12 Honest Insider Tips To Buying Foreclosures In Short Sales

Buyers are going to find some extraordinary garage-sale priced homes in this market as banks foreclose on some homes in the area, but long before the Trustee's Sale there will opportunities to buy homes through a process called the "short sale."

What is a short sale? A short sale is the sale of a home that is in foreclosure at a price less than the existing balance of the mortgage, which can only occur with the full cooperation of the bank holding the mortgage. The process is very involved, and frankly, it is a rare event, or at least it has been. We will unduly see more short sales in the coming year.

The legal and procedural obstacles for the unwary are so significant that I would not recommend that a buyer try to purchase a home through a short sale without the professional help of an experienced person. By the way, most attorneys and most real estate agents are not experienced in this area. Due diligence in finding someone who can help you is critical to your success. Let me make the point this way: if you find someone who really knows how to help you purchase a home out of foreclosure, you will be ahead of the crowd of buyers, and you may be the only legitimate buyer as far as the bank is concerned.

Briefly, here is the process:

  1. Find and identify homes that are in default (even before the formal non-judicial foreclosure starts);
  2. Of course, also search for homes that are in foreclosure with plenty of lead time before the Trustee's Sale (you need many weeks and probably a couple of months to coordinate, so if the Trustee's Sale is around the corner, it is too late to do a short sale);
  3. Narrow this short list down to the one you would want to buy as your own;
  4. Do an accurate CMA (comparative market analysis) using "sold" homes of the same or very similar features (you'll need access to a good database, like the local MLS);
  5. Find out the exact mortgage balance and the status of the default or foreclosure;
  6. Find out if there is a second or third mortgage (trap for the unwary);
  7. Find out if there are other liens (tax liens, mechanic's lien, labor lien, state liens, etc.)
  8. Learn how to talk to the loss reduction department of the mortgage holder (not always a bank);
  9. Beware that purchasing a home in a short sale, which is before a formal foreclosure takes place, does not wipe out any subordinate loans or liens;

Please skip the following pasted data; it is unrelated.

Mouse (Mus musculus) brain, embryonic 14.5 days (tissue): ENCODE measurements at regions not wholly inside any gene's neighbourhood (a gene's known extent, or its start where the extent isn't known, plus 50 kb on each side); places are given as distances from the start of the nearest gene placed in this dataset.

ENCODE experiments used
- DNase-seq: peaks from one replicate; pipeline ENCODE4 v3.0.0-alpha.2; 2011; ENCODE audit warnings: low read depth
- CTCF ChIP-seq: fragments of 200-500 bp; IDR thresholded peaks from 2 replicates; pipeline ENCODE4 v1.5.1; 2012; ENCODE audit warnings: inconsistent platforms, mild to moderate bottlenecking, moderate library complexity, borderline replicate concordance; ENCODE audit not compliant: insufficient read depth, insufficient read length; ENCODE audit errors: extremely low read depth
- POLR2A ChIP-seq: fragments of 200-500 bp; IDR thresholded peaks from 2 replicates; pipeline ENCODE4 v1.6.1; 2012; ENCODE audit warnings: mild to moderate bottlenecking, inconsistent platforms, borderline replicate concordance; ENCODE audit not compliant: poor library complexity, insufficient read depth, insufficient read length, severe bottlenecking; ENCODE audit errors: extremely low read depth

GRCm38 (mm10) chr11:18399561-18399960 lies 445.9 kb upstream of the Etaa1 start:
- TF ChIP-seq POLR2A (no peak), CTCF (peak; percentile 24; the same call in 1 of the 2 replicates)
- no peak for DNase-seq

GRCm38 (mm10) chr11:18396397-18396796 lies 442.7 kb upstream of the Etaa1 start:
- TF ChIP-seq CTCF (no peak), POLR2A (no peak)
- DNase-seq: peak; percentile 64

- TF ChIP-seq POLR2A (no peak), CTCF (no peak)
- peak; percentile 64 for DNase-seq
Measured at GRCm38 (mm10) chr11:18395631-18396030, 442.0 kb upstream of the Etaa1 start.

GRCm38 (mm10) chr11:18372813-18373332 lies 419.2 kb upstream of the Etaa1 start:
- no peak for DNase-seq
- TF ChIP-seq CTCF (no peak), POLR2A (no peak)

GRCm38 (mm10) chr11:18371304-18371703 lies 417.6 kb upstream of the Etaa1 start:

10. You need to know which costs and fees, in addition to the mortgage balance, can be compromised and by how much (this is learned from experience);
  11. Put together a comprehensive package to the mortgage holder, which is the key to making all this happen. This includes the Purchase & Sale Agreement, and it includes a thorough analysis of the home, prices, the local market, and justification of the offering price (this must be very professional or your offer will be terminated without serious consideration, and you must convince the bank they should sell at your price to you);
  12. Follow through with all parties and details is critical to reaching the closing table on a short sale.

Short sales are difficult and complex. While some get-rich-quick cons are out there preaching that buying foreclosures is the answer to becoming wealthy, buyers of foreclosure properties through the short sale process are few and far between. Buying foreclosure properties is not for beginners. It is full of traps for the unwary.

Buying a foreclosure will be one of three experiences: 1.) a dead end after months of frustration, 2.) a fast way to lose money because of major mistakes in the process, or 3.) a great way to pick up a lot of equity immediately at closing because your purchase price is below the true current fair market value of the home.

Source by Chuck Marunde

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